Look for a golden goose — Lim Sue Goan
FEB 21 — The Employees Provident Fund (EPF) has declared a dividend of six per cent for last year and many people believe that the next general election should be approaching soon. How wonderful it would be if it happened every year?
The working class does not have spare money for savings and investment. Therefore, they rely on the EPF dividend to ensure they have sufficient money to survive in retirement.
According to the EPF data two years ago, only about 6,000 people among its total 12 million members had over a million ringgit of savings, 5.45 million of people had less than RM150,000 and 58,000 54-year-old members had only about RM140,000 of savings.
In addition, a survey conducted a few years ago also showed that about 60 per cent of retirees had cleaned out their savings in just three years, or survived on only RM370 a month.
Based on the current standard of living, at least RM2,000 would be needed to survive and RM140,000 could support only 70 months, or 5.8 years. In other words, they would have to suffer after the age of 60.
The Malaysian population is gradually aging. It is estimated that senior citizens would increase to 15 per cent in 2035. If the situation does not improve, taking care of the elderly will be a big problem in the future.
The lack of EPF savings is closely related to low incomes. Currently, the employee contribution rate is 11 per cent while employers contribute 12 per cent. And for those in the private sector earning RM5,000 and below, employers’ contribution has been increased by one to 13 per cent, beginning this year.
If an employee earns RM2,000 per month, based on the total contribution rate of 24 per cent, he saves only RM480 a month, and RM5,760 a year. If annual increment is excluded, he can save only RM115, 200 after 20 years.
In Singapore, the Central Provident Fund (CPF) contribution rate for employer is 15.5 per cent while employees contribute 20 per cent. To deal with age-related problems, the contribution rate for employees above 50 was increased this year.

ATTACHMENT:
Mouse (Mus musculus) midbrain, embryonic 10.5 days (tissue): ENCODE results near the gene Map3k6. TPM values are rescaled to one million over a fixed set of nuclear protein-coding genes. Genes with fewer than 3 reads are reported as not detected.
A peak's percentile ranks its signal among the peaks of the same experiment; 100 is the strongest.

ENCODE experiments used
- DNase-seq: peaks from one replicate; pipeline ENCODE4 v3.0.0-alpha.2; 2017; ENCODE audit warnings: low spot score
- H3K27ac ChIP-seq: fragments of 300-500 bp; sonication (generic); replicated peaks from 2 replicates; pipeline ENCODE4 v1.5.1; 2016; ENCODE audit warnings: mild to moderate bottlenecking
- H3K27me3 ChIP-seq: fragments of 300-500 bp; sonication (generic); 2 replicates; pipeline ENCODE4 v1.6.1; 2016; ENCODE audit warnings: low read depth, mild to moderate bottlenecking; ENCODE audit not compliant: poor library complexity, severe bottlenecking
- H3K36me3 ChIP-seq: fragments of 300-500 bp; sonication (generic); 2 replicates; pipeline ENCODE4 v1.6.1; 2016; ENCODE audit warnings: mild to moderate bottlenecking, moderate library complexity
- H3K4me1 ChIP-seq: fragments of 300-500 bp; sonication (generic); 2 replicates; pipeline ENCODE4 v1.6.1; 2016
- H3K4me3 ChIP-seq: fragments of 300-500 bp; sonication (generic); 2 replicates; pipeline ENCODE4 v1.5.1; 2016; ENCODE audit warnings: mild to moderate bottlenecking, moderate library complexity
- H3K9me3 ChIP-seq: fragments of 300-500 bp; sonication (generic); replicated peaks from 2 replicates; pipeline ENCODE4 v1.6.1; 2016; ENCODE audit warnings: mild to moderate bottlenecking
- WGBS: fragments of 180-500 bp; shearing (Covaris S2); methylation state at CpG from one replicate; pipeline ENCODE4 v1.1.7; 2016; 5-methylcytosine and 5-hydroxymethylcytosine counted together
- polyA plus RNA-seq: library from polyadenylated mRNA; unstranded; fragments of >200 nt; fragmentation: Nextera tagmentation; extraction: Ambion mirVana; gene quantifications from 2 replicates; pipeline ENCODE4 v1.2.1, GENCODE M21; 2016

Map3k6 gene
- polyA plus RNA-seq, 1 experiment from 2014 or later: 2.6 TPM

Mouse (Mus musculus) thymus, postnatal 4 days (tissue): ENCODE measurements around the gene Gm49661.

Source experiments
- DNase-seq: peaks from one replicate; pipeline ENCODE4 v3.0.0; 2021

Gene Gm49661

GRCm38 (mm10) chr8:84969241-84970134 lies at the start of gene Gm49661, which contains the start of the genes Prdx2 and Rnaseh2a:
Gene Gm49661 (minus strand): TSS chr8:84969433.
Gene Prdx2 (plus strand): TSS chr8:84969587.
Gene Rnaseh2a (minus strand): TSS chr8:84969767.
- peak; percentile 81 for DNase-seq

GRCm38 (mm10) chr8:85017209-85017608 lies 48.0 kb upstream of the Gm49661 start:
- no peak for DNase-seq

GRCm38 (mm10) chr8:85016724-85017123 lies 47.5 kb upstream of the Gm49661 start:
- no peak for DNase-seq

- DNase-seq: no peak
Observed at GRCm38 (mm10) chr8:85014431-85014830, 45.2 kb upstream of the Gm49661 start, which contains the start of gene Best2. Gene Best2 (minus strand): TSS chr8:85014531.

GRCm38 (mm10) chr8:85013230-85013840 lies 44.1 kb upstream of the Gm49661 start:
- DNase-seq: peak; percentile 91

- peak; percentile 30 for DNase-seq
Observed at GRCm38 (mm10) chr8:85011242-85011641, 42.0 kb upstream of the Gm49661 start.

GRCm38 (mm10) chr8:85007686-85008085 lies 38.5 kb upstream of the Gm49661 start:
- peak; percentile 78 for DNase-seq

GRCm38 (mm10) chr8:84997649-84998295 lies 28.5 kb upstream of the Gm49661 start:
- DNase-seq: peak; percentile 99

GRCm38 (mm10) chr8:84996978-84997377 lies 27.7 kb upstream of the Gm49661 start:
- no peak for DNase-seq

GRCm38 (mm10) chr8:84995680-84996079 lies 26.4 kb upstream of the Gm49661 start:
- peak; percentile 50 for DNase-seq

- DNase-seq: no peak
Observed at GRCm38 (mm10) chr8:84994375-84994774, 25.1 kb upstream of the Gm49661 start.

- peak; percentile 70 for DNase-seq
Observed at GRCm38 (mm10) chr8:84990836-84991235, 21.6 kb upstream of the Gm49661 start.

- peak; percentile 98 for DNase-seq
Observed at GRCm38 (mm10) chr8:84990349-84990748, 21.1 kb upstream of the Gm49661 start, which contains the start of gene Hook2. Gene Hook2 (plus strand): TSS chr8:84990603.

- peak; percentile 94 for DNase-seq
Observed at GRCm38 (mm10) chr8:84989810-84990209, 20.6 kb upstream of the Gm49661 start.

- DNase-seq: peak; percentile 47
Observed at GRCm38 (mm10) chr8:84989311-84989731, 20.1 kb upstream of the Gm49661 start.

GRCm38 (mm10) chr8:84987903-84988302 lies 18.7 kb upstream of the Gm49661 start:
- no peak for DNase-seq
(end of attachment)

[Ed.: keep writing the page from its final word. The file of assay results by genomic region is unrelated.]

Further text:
High salary in Singapore enables the restoration of contribution rate to 36 per cent. The Singaporean government uses the savings for overseas investment. Although they have earned much, the annual dividend rate is low. From 1 April to 30 June this year, CPF members enjoy only a dividend rate of only 2.5 per cent.
Since we do not have the conditions to require such a high contribution rate, we should then make adjustments in salaries and investment returns. The six per cent dividend is not the highest rate in history, as the dividend rate from 1980 to 1982 was six per cent and it hit 8.5 per cent from 1983 to 1986. It reduced to eight per cent from 1987 to 1994 and remained low after that.
If the dividend rate is closely related to the country’s economic development, then how could it hit eight per cent during the recession of the 1980s? Therefore, the key factors should be investment strategy and vision.
American business magnate, investor, and philanthropist Warren Buffett’s advice should be used as a reference for the EPF. He said, “Stocks, or investments in any ‘productive’ asset, will prove to be the runaway winner over bonds or gold over any extended period of time ... and more important, it will be by far the safest, as purchasing a manufacturing company means you will always produce something that people are willing to buy.”
Malaysia’s market is too small while the most secure investment with high returns can be found in foreign market. The EPF should bravely explore the outside world and find a golden goose for its members. — mysinchew.com
* This is the personal opinion of the writer or publication. The Malaysian Insider does not endorse the view unless specified.